1. Open the Connector Application by clicking on its icon from within the Windows start menu.
  2. Click on the Settings tab.
  3. In the Web Service Port text box enter the port number that you want the Connector to listen on. This can be a number between 1 and 65535.
  4. Click on the Save button.
  5. Under the Connector Service Status section Click on the Restart button. This will restart the Connector's Windows Host service. If you cannot restart the service from the application then you will need to restart from the Windows Services program which is available from the Control Panel's Administration Tools area.

Once the Connector service is restarted then any requests sent to the computer on the specified port will be forwarded to the Connector's Host Service to process.

Restricting Access Of Incoming Requests To The Connector Host Web Service

Sometimes you may want several different 3rd parties to be access data from the Connector service installed on your computer. However you may not want them to be able to access all the data that the Connector provides. In this circumstance it is possible to restrict which 3rd parties can access data through the use of adaptors and "Adaptor Data Routing".

Adaptor Authentication

When a request is made to the Connector Host Service, each request must initially go through to one adaptor to handle the request. For each adaptor there is the ability to set an Adaptor Key, and an Adaptor Password. Only if the incoming request has the correct adaptor key and adaptor password will the Connector allow the request to proceed to the adaptor and allow data to be retrieved from its configured data source. The way that the Connector validates the adaptor key and password in the incoming request is by using HTTP Basic Access Authentication. Incoming requests must place the adaptor key and password into the HTTP request's header, where the key and password have been encoded into a the Base64. This looks something like Authorization: Basic QWxhZGRpbjpPcGVuU2VzYW1l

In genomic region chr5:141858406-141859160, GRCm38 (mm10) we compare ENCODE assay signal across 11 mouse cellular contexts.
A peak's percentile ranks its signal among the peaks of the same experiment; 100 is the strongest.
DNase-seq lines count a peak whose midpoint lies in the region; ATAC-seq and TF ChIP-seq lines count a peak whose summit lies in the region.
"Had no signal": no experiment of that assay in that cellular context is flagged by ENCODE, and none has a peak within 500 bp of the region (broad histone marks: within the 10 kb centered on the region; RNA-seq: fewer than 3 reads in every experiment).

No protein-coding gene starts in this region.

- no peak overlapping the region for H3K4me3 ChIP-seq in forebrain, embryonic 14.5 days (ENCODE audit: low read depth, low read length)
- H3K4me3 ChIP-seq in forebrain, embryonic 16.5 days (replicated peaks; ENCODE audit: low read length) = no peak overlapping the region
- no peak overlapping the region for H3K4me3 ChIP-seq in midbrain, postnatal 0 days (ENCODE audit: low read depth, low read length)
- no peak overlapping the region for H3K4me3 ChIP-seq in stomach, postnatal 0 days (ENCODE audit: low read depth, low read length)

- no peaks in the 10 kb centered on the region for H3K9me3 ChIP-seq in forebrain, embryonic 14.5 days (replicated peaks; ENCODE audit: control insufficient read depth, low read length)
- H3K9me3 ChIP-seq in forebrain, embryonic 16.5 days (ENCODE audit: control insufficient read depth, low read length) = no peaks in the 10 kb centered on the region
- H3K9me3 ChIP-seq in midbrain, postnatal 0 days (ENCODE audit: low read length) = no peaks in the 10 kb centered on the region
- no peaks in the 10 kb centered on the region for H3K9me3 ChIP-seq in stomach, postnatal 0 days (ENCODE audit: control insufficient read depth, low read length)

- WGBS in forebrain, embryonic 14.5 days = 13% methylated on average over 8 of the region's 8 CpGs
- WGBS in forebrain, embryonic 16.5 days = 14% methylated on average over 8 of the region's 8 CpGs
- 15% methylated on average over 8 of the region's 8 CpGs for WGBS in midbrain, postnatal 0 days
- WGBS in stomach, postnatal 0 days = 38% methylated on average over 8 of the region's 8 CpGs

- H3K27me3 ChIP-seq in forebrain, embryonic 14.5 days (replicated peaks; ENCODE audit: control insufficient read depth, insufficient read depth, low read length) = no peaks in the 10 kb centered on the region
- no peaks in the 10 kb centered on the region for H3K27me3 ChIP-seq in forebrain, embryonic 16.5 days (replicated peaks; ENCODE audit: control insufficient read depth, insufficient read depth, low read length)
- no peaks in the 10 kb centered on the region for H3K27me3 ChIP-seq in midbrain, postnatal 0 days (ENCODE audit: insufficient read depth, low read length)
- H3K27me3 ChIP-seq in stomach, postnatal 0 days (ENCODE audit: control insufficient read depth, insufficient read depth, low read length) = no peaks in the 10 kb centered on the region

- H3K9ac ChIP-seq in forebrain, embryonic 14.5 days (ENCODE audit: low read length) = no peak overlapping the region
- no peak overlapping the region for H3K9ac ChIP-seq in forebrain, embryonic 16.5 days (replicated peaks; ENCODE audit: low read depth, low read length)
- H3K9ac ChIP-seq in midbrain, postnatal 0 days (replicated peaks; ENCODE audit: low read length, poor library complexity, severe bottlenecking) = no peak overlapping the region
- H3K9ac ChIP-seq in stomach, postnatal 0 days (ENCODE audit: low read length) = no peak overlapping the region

The Connector will compare this request header against the adaptor's known key and password, and only if they both match will the request be accepted. This method means that the 3rd party software making requests to the installed Connector must be told of the adaptor key and password needed to pass the Connector's adaptor authentication. Without knowing both pieces of information a 3rd party will be unable to access any data. It is advisable to make the adaptor's password as long as possible to make it as difficult as possible for automated intruder software to guess the adaptor password. Also avoid setting a password based on text that can be easily found in a dictionary. Lookup Dictionary Attacks and Brute Force Attacks for more infornation on what you can do to protect the Connector software from attackers.

Using Adaptor Data Routing To Limit Data Access

Once a single adaptor within the Connector has been setup with a key and password, all 3rd parties who have both the adaptor key and password will be able to access any, and all data made available from an adaptor's datasource. This however may not be ideal since you may want to limit access to one specific piece of data for one 3rd party, but make all data accessible to another 3rd party.

In this scenario where you want to limit access of data at different levels for different 3rd parties, this can be achieved by setting up multiple adaptors in the Connector. With multiple adaptors in place you can set up different credentials to each adaptor, then use the "Adaptor Data Routing" functionality to control which adaptor has access to another adaptor's data for each given data export/import.